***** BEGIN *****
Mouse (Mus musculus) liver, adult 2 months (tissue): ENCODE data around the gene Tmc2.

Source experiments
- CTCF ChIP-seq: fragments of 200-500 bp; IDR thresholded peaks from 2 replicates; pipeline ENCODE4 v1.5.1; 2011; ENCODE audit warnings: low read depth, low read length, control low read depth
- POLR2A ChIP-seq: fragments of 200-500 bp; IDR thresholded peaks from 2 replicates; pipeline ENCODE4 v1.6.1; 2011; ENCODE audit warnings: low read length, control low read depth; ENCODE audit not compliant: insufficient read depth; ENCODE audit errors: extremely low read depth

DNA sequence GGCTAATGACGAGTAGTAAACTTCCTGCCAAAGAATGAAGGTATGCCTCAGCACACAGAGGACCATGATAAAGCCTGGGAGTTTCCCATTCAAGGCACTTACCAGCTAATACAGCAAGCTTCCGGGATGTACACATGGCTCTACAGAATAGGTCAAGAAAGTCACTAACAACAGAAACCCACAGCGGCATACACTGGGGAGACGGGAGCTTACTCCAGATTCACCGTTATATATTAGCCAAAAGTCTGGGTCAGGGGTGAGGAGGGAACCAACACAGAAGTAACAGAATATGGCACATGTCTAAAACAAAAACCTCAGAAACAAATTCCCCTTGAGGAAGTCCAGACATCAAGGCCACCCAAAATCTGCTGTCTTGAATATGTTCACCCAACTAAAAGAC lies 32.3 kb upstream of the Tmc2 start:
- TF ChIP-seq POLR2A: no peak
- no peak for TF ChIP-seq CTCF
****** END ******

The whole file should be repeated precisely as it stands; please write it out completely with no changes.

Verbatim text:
Mouse (Mus musculus) liver, adult 2 months (tissue): ENCODE data around the gene Tmc2.

Source experiments
- CTCF ChIP-seq: fragments of 200-500 bp; IDR thresholded peaks from 2 replicates; pipeline ENCODE4 v1.5.1; 2011; ENCODE audit warnings: low read depth, low read length, control low read depth
- POLR2A ChIP-seq: fragments of 200-500 bp; IDR thresholded peaks from 2 replicates; pipeline ENCODE4 v1.6.1; 2011; ENCODE audit warnings: low read length, control low read depth; ENCODE audit not compliant: insufficient read depth; ENCODE audit errors: extremely low read depth

DNA sequence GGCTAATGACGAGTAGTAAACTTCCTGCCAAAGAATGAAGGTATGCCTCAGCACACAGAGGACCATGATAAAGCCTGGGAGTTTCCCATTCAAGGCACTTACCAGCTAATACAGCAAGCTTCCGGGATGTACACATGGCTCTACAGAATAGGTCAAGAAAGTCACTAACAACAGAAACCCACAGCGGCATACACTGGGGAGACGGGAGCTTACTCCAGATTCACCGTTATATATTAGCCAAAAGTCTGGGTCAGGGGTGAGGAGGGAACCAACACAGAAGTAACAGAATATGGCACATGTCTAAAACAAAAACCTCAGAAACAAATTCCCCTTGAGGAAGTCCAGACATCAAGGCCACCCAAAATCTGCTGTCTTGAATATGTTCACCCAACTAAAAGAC lies 32.3 kb upstream of the Tmc2 start:
- TF ChIP-seq POLR2A: no peak
- no peak for TF ChIP-seq CTCF